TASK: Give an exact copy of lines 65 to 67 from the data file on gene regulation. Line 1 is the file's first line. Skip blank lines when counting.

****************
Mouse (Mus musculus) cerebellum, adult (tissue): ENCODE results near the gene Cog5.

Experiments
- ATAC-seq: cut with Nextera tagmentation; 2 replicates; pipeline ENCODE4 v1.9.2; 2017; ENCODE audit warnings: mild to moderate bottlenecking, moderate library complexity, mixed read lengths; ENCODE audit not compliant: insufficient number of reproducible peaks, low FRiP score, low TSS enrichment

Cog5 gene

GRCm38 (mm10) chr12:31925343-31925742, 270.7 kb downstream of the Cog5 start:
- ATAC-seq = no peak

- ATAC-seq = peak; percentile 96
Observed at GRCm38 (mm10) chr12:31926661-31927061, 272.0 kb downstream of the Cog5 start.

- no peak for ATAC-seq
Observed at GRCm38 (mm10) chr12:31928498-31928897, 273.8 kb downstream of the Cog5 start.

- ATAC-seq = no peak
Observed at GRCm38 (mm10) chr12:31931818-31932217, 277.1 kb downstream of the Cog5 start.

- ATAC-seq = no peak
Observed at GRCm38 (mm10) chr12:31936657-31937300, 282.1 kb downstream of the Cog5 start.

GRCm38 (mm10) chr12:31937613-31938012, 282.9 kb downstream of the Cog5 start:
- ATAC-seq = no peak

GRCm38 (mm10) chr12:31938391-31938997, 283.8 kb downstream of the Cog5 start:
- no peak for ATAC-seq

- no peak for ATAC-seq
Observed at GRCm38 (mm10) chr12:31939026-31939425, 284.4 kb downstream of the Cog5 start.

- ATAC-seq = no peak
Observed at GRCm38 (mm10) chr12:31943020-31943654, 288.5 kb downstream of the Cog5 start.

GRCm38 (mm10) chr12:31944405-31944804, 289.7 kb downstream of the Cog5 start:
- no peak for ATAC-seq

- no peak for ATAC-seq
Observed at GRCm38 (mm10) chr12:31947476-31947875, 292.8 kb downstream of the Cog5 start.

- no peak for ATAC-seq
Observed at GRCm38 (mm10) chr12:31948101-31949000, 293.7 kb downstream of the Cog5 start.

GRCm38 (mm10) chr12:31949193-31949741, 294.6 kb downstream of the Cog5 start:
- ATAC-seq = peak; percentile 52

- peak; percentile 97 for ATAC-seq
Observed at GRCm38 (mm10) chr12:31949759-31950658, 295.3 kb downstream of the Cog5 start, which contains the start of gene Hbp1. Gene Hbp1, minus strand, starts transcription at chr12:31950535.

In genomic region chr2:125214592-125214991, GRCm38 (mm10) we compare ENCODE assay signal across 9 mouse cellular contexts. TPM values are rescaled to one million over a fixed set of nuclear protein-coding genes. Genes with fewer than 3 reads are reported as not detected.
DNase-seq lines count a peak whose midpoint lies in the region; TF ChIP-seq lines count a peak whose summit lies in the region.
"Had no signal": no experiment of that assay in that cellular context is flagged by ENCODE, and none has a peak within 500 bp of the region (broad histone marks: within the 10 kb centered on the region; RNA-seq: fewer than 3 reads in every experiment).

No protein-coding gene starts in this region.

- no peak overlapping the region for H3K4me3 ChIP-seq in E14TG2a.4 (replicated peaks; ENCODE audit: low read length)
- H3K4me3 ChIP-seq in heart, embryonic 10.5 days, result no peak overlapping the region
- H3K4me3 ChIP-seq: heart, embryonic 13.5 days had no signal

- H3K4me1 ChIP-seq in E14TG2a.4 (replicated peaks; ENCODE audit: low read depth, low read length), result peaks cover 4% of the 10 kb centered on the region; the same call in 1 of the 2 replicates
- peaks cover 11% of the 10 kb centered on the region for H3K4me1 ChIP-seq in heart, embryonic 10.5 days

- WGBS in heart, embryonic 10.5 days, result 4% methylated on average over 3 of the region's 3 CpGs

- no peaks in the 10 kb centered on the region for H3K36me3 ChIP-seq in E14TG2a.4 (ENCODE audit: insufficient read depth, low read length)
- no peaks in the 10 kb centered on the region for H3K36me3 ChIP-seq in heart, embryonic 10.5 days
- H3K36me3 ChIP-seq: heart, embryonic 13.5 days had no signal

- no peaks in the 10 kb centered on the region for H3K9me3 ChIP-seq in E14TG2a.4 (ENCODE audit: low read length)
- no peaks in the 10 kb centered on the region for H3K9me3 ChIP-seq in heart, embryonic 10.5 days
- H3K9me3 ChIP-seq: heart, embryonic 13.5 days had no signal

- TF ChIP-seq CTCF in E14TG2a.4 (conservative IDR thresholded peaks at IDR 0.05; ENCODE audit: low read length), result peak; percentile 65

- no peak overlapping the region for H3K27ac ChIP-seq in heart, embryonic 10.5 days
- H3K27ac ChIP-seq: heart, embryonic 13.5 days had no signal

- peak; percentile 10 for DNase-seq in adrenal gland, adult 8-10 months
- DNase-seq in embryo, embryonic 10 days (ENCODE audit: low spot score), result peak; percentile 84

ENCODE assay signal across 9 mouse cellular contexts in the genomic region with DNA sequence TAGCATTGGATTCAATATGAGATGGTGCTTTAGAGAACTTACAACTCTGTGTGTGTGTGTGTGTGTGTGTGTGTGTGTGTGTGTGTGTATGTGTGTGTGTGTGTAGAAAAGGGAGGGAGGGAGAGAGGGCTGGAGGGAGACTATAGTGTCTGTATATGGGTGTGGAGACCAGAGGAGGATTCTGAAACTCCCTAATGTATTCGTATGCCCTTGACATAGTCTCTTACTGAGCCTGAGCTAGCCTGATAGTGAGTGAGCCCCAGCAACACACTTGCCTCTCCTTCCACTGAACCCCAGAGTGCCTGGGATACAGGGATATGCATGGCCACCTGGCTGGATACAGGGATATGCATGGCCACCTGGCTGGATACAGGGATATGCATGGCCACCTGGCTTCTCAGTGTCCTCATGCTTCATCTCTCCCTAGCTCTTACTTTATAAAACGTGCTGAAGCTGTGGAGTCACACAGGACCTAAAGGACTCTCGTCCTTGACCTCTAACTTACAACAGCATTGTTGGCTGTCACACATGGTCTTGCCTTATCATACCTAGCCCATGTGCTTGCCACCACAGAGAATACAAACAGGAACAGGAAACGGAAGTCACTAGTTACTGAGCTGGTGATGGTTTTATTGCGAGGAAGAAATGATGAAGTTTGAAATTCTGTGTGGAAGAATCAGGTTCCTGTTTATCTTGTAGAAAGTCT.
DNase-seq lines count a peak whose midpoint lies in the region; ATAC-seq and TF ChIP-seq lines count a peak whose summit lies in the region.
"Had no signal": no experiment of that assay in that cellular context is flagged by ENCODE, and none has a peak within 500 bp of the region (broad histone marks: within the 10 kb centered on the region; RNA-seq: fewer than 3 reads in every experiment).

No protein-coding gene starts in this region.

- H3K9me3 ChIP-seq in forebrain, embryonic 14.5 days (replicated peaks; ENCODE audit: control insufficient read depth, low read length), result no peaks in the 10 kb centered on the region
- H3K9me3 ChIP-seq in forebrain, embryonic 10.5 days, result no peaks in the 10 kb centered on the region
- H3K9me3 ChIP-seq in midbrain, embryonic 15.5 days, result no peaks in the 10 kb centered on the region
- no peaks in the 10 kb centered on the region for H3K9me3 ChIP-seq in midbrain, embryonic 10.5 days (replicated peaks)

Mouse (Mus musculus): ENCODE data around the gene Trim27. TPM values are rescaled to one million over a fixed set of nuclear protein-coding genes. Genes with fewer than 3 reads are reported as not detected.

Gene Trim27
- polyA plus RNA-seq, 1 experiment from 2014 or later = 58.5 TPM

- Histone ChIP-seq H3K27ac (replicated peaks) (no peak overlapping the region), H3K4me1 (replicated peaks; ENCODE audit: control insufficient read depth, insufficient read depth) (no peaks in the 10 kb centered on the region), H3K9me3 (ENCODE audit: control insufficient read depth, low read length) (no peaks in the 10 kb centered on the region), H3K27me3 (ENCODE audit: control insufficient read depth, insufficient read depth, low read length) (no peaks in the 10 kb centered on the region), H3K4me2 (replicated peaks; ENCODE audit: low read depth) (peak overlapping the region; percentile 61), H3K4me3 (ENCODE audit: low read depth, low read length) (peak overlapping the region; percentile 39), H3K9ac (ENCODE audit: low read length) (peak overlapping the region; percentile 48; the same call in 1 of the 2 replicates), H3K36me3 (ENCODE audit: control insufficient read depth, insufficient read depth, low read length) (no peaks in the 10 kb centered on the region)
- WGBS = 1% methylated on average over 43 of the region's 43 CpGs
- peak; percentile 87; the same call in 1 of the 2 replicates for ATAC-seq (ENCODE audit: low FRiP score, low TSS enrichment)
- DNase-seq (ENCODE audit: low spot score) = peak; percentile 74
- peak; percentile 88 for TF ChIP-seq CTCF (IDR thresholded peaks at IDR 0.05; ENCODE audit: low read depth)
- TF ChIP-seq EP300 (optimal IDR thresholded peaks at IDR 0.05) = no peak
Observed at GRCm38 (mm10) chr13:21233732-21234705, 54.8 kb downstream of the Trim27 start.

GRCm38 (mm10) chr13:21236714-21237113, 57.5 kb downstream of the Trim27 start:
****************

- Histone ChIP-seq H3K27ac (replicated peaks) (no peak overlapping the region), H3K4me1 (replicated peaks; ENCODE audit: control insufficient read depth, insufficient read depth) (no peaks in the 10 kb centered on the region), H3K9me3 (ENCODE audit: control insufficient read depth, low read length) (no peaks in the 10 kb centered on the region), H3K27me3 (ENCODE audit: control insufficient read depth, insufficient read depth, low read length) (no peaks in the 10 kb centered on the region), H3K4me2 (replicated peaks; ENCODE audit: low read depth) (peak overlapping the region; percentile 61), H3K4me3 (ENCODE audit: low read depth, low read length) (peak overlapping the region; percentile 39), H3K9ac (ENCODE audit: low read length) (peak overlapping the region; percentile 48; the same call in 1 of the 2 replicates), H3K36me3 (ENCODE audit: control insufficient read depth, insufficient read depth, low read length) (no peaks in the 10 kb centered on the region)
- WGBS = 1% methylated on average over 43 of the region's 43 CpGs
- peak; percentile 87; the same call in 1 of the 2 replicates for ATAC-seq (ENCODE audit: low FRiP score, low TSS enrichment)